News-Miner opinion: Make no mistake, wildfire season is here.
The season officially started April 1, and there already have been fires at shooting ranges in Fairbanks and Palmer. There was also a 2-acre blaze near Glennallen, the Moose Creek fire, and the first coal seam fire of the year was reported near Healy. There are grass fires being reported in various locations across the state.
As of early this week, there were a dozen small fires burning across Alaska, state officials say. The state’s warmer, drier climate — not to mention its 32,400 lightning strikes each year — almost guarantees things will get worse.
“The boreal forest of Alaska is a wildfire-driven ecosystem, so it’s not a matter of if there will be wildfires but when and where,” Gov. Mike Dunleavy said in declaring May 9-15 as Wildland Fire Prevention and Preparedness Week.
The Alaska Division of Forestry, Bureau of Land Management Alaska Fire Service and the U.S. Forest Service are urging Alaskans to educate themselves and exercise care to protect their homes and communities this summer by fireproofing their dwellings and preventing human-caused wildfires.
They point out more than 60% of wildfires in Alaska are human-caused and those blazes do incalculable damage. Last year, there were 347 wildfires across Alaska that charred 181,000 acres. The year was no great shakes, ranking 55th in years since record-keeping began in 1935. Alaska’s record fire season was 2004, when 6.5 million acres burned. Fighting wildfires in 2019 cost the state $300 million.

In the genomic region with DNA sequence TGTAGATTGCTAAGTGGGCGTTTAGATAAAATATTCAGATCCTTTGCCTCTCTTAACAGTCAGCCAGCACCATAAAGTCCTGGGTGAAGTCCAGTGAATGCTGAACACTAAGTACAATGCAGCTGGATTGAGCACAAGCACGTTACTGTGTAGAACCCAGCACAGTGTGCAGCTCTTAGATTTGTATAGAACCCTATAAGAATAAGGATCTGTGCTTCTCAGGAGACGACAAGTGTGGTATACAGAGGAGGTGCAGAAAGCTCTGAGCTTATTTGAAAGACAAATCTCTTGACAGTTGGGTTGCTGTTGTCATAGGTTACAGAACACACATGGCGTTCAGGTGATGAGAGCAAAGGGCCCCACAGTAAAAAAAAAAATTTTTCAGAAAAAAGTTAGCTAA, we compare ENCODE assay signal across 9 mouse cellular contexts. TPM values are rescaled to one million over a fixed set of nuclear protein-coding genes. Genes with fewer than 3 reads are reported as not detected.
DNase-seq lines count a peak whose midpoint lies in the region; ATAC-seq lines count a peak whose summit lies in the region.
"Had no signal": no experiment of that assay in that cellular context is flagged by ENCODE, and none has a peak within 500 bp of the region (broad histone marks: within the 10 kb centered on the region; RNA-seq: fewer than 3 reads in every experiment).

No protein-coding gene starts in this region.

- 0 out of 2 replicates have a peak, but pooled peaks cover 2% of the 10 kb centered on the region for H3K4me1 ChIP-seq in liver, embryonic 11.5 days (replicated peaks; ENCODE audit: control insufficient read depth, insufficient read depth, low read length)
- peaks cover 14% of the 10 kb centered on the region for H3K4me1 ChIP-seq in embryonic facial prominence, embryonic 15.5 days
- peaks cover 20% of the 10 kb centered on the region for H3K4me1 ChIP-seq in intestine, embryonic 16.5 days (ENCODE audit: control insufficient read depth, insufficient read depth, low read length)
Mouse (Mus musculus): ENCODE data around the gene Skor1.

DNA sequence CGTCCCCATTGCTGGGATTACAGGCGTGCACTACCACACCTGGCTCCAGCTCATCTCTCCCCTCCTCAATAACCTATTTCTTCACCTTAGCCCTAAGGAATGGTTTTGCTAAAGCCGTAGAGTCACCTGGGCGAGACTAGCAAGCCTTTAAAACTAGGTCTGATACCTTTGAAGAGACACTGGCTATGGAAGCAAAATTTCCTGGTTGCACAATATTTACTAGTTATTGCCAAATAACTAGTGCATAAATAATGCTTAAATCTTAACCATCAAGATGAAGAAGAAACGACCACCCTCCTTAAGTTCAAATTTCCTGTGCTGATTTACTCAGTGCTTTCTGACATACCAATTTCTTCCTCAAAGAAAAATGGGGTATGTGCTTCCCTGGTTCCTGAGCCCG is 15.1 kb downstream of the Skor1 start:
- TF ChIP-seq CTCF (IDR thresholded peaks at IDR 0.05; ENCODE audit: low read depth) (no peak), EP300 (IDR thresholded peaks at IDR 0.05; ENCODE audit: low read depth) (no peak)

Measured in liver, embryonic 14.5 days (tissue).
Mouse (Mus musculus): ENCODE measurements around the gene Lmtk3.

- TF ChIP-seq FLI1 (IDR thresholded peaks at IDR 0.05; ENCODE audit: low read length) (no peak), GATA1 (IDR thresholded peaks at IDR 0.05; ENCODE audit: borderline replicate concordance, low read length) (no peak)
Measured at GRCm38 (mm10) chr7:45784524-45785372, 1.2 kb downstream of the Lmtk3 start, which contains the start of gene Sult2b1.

What can we do? Experts suggest moving wood piles away from homes and clearing trees and limbs and other combustibles at least 30 feet away from structures. Get the leaves and spruce needles and twigs out of rain gutters. Cover vents or soffits with wire mesh to prevent entrance of airborne embers. If traveling in a vehicle, do not toss cigarette butts out the window and if you are towing a trailer make sure your safety chains are not dragging on the highway, kicking up sparks.
It might be a good idea, too, if you live in a fire-prone area, to prepare a “bugout” bag with things you might need if you were to be forced to quickly evacuate your home, things such as important documents.
Check with proper authorities before burning debris. Alaska requires state burn permits for burn barrels or to burn off lawns on all state, municipal and private lands in Alaska where a local burn permit program does not exist. That is in effect from April 1 to Aug. 31.
Free burn permits are available, complete with safe burning practices printed on them, at local state forestry offices and many local fire departments. They can be printed online at dnr.alaska.gov/burn.
If we all do what we can, perhaps we can have a repeat of last year, or do even better.